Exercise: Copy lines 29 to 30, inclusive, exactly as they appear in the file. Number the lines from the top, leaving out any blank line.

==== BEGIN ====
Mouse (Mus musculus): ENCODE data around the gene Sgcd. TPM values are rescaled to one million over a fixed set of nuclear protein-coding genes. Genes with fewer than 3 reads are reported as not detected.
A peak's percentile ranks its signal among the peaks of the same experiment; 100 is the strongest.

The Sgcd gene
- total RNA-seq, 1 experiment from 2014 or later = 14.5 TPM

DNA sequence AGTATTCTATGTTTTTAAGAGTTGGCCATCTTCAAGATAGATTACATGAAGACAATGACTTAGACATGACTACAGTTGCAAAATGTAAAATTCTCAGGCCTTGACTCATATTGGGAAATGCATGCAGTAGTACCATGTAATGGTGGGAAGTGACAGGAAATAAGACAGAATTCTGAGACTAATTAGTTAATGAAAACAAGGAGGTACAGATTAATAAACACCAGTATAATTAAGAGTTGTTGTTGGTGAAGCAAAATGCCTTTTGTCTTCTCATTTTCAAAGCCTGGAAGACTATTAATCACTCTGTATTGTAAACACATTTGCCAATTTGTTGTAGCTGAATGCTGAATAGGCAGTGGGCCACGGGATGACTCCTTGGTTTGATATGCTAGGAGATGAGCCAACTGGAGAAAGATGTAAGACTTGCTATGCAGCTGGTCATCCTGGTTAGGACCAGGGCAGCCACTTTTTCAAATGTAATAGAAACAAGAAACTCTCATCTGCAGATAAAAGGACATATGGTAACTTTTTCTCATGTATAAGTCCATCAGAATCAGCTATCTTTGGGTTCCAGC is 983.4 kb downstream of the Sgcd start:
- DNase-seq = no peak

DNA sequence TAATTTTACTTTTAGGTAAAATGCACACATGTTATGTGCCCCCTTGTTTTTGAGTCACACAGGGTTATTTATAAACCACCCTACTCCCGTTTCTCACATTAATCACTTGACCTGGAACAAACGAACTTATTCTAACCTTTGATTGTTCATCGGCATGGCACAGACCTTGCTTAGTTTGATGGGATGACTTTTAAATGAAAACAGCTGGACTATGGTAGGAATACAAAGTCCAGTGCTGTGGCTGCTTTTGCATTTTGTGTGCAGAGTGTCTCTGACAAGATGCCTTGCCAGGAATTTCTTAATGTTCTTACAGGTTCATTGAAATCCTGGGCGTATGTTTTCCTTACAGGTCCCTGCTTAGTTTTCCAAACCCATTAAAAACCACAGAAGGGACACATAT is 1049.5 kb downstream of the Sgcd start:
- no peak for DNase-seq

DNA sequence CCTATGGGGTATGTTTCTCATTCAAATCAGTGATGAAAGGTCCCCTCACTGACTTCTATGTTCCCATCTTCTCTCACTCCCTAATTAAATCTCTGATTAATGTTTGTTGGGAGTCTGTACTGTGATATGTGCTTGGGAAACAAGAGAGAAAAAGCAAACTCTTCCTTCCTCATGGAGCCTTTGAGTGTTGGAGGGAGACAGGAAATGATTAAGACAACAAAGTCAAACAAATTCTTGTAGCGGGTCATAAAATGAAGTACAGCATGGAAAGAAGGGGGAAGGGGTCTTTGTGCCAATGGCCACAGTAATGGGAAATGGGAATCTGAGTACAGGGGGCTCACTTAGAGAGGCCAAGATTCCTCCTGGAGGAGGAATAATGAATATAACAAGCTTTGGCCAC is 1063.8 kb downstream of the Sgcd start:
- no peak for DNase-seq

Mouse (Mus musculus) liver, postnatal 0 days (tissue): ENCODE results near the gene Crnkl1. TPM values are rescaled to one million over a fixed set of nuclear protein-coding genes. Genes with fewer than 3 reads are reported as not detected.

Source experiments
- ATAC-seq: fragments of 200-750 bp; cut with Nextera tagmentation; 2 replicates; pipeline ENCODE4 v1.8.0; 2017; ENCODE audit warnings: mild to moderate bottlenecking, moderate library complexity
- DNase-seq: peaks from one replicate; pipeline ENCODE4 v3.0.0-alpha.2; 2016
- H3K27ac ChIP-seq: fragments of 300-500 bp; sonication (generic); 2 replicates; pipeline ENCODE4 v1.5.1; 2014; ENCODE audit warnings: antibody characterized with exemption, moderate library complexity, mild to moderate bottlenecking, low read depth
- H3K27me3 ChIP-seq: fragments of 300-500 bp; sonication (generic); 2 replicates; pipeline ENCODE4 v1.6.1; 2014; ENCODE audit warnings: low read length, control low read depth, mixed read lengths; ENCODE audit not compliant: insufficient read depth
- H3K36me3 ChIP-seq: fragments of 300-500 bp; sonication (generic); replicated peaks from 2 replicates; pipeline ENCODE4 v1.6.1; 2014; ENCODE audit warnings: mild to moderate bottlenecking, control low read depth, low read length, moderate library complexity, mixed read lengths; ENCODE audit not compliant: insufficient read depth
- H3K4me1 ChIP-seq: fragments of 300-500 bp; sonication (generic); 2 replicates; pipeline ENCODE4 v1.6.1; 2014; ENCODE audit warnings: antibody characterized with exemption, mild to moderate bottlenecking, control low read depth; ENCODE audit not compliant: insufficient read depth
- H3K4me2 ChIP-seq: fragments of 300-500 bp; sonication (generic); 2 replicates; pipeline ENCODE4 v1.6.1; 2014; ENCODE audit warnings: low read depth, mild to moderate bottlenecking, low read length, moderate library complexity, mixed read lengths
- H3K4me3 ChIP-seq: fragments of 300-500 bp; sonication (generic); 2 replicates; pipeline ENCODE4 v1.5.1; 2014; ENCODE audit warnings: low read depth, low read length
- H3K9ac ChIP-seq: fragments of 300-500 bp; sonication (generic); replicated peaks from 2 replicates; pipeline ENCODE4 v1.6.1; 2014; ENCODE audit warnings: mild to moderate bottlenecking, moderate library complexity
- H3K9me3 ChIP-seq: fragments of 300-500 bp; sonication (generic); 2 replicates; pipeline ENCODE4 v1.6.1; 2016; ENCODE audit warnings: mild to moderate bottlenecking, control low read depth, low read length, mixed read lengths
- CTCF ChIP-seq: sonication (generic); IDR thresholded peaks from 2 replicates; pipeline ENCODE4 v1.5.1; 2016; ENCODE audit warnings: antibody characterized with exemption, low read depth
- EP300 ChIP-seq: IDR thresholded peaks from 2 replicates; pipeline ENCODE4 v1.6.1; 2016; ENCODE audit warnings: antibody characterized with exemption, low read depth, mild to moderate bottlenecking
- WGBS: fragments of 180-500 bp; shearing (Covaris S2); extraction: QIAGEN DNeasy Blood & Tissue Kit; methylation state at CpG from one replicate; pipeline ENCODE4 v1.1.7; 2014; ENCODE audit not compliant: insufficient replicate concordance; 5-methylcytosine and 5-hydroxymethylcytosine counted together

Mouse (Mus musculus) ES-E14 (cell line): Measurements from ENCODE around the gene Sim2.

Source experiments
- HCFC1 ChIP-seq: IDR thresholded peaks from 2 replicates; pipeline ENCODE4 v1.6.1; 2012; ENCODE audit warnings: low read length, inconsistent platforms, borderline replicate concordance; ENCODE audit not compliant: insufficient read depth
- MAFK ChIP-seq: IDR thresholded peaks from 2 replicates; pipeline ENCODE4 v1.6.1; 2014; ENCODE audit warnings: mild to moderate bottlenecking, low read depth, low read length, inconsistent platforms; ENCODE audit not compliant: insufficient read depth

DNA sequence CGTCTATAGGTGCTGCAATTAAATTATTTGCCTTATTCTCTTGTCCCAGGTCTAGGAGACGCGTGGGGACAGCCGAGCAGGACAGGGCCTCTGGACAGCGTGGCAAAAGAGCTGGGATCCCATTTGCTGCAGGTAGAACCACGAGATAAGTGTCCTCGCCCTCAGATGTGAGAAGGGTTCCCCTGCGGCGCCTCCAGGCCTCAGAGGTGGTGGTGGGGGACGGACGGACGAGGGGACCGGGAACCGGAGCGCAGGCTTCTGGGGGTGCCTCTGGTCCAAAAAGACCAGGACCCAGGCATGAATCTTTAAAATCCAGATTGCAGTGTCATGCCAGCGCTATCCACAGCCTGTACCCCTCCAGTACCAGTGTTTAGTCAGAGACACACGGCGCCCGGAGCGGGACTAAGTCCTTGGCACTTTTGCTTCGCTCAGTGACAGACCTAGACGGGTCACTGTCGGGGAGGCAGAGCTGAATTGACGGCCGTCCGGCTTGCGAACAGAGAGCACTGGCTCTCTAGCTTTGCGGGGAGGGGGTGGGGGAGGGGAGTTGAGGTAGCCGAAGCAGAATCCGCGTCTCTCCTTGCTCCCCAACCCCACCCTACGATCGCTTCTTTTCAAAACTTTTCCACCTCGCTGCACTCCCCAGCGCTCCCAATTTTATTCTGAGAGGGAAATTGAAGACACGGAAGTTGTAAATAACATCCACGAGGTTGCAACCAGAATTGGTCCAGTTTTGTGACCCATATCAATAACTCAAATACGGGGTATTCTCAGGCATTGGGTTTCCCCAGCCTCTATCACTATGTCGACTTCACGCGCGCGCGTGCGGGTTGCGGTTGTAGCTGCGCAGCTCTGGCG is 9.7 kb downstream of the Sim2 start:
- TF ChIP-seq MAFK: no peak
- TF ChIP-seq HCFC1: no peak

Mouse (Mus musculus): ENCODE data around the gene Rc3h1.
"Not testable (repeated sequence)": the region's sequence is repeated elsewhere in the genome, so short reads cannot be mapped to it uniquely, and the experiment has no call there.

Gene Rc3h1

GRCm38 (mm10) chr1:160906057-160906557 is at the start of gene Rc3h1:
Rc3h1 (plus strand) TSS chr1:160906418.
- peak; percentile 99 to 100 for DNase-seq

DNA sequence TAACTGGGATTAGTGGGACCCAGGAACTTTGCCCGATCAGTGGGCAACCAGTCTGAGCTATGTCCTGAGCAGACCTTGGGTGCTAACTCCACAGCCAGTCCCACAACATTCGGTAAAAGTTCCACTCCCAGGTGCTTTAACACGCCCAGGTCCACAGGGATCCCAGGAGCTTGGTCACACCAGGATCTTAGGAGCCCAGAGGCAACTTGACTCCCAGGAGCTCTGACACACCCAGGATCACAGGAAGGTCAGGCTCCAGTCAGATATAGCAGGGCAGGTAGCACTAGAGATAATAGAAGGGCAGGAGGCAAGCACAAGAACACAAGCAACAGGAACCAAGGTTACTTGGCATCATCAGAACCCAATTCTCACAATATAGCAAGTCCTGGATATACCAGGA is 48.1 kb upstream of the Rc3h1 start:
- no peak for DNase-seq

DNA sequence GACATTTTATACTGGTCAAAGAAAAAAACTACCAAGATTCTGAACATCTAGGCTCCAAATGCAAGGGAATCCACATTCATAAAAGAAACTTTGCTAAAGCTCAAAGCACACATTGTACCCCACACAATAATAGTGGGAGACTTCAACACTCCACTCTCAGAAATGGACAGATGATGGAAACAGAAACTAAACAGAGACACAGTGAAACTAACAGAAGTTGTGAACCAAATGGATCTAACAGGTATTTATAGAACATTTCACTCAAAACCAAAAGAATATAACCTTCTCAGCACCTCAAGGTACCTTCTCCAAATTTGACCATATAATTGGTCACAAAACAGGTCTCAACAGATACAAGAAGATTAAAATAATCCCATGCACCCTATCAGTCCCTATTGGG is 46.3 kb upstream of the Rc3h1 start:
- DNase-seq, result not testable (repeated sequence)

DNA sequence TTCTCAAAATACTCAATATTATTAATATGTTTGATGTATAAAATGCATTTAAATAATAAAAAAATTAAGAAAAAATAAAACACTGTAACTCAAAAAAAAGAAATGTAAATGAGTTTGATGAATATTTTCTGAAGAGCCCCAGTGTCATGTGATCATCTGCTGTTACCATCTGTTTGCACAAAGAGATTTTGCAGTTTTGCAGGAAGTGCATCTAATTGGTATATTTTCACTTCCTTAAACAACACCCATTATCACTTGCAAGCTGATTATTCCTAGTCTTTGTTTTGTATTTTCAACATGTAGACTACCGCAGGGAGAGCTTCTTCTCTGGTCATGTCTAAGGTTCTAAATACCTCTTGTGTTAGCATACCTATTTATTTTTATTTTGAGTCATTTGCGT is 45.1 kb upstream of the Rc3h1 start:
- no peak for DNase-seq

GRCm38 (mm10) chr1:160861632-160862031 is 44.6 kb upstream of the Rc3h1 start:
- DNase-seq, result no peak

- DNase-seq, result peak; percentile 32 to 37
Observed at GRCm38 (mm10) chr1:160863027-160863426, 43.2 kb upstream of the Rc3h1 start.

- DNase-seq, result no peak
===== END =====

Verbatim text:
- MAFK ChIP-seq: IDR thresholded peaks from 2 replicates; pipeline ENCODE4 v1.6.1; 2014; ENCODE audit warnings: mild to moderate bottlenecking, low read depth, low read length, inconsistent platforms; ENCODE audit not compliant: insufficient read depth

DNA sequence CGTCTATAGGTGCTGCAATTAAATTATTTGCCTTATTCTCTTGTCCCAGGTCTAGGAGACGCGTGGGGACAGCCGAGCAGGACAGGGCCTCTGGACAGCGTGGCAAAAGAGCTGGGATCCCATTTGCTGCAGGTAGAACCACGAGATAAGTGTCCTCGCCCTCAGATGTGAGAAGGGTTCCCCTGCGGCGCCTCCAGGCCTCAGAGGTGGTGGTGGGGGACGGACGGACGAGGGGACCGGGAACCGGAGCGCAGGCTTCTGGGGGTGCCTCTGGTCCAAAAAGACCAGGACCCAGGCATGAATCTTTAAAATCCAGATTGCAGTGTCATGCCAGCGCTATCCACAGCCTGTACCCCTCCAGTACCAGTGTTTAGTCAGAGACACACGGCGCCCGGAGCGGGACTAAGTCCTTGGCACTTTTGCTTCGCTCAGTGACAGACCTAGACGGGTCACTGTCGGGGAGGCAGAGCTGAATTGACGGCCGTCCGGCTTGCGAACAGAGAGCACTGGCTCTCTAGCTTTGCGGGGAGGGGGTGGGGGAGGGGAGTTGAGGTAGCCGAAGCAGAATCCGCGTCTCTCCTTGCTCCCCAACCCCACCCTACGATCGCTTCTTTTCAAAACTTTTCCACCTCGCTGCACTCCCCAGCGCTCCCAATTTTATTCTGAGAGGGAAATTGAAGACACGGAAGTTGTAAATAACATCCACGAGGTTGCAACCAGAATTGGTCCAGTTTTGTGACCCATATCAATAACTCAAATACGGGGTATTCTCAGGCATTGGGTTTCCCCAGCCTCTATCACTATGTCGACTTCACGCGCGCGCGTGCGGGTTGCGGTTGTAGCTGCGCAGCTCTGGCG is 9.7 kb downstream of the Sim2 start: